Saturday, January 13, 2018

Ryan Zinke Takes Credit For Obama-Era Fight To Protect Grand Canyon From Mining

Late last month, the Interior Department published a “comprehensive list of accomplishments” in its first year under Secretary Ryan Zinke’s leadership, including several actions it felt demonstrated “a conservation stewardship legacy, second only to Teddy Roosevelt.” In a summary of those accomplishments, Interior noted that it opened public access to the 16,000-acre Sabinoso Wilderness in New Mexico — even though that agreement was first announced in 2016, and made possible thanks to a sizable private donation. The agency also noted that it expanded hunting and fishing opportunities on 10 national wildlife refuges — an announcement that closely mirrored ones from the Obama administration in 2014, 2015 and 2016. But the most perplexing accomplishment listed on the summary was that DOI had “successfully defended a mineral withdrawal near the Grand Canyon.” Zinke’s first year was largely marked by efforts to boost mining and fossil fuel production, prioritizing energy development over conservation. There is also no evidence to support the claim that his agency did anything to protect the Grand Canyon area specifically, and a more detailed list linked to in the agency’s Dec. 28 press release curiously makes no mention of this issue. Instead, Zinke is taking credit for the government’s victory in a yearslong lawsuit over mining near the Grand Canyon, a legal fight that had already been argued in federal court a month before the Trump administration took office...more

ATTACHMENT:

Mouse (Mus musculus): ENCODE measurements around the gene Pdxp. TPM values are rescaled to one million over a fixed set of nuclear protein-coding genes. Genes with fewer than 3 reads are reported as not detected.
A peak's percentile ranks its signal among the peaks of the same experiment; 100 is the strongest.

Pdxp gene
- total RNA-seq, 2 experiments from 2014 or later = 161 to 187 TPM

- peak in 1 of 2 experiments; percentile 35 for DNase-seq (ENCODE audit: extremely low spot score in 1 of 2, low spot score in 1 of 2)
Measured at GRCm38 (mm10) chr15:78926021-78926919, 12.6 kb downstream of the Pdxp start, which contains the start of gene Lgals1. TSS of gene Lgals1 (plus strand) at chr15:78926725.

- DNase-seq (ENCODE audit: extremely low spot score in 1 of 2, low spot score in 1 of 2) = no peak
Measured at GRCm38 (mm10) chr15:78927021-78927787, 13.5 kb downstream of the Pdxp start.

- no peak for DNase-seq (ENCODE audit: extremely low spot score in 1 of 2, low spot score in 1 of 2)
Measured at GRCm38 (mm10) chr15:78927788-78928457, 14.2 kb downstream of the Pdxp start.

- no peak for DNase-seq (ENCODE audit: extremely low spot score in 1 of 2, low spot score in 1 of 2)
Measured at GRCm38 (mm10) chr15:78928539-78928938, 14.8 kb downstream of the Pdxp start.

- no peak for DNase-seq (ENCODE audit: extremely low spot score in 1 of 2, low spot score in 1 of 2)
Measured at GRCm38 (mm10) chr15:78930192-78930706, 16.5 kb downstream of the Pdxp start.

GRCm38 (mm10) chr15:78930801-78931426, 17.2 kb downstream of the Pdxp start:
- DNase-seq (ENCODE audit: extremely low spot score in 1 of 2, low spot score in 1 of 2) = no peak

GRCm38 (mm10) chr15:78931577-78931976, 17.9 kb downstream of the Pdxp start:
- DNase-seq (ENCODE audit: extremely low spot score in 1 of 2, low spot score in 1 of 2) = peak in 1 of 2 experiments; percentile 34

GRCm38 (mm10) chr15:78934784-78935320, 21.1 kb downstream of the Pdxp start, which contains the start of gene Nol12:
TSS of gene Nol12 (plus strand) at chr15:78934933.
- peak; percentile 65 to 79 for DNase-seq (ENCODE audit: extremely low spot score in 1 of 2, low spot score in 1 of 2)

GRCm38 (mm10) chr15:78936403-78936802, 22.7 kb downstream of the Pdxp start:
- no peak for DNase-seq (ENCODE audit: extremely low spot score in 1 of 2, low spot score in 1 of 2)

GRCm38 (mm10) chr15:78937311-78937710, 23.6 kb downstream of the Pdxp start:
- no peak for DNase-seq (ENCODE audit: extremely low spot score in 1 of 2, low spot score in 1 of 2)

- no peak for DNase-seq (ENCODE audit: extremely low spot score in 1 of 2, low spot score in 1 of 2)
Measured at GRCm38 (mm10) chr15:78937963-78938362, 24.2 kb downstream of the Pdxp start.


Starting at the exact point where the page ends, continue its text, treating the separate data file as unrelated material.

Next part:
1 comment:

Anonymous said...

In the U.S., Arizona has the highest grade of uranium at U3o8 of .98%...

There's another larger, untapped source of uranium that's has a high U3o8 grade at .94%

...which is also in the lower 48.